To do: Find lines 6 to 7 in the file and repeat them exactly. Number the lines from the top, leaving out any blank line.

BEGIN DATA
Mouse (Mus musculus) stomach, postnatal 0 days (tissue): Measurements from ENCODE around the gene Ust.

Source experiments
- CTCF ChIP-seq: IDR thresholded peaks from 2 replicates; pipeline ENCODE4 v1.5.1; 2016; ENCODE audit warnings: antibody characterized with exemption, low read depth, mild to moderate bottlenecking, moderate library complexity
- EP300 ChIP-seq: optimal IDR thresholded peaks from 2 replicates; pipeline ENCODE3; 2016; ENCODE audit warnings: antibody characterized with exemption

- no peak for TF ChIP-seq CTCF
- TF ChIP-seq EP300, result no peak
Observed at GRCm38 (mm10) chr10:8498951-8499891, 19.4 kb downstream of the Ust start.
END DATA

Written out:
- TF ChIP-seq EP300, result no peak
Observed at GRCm38 (mm10) chr10:8498951-8499891, 19.4 kb downstream of the Ust start.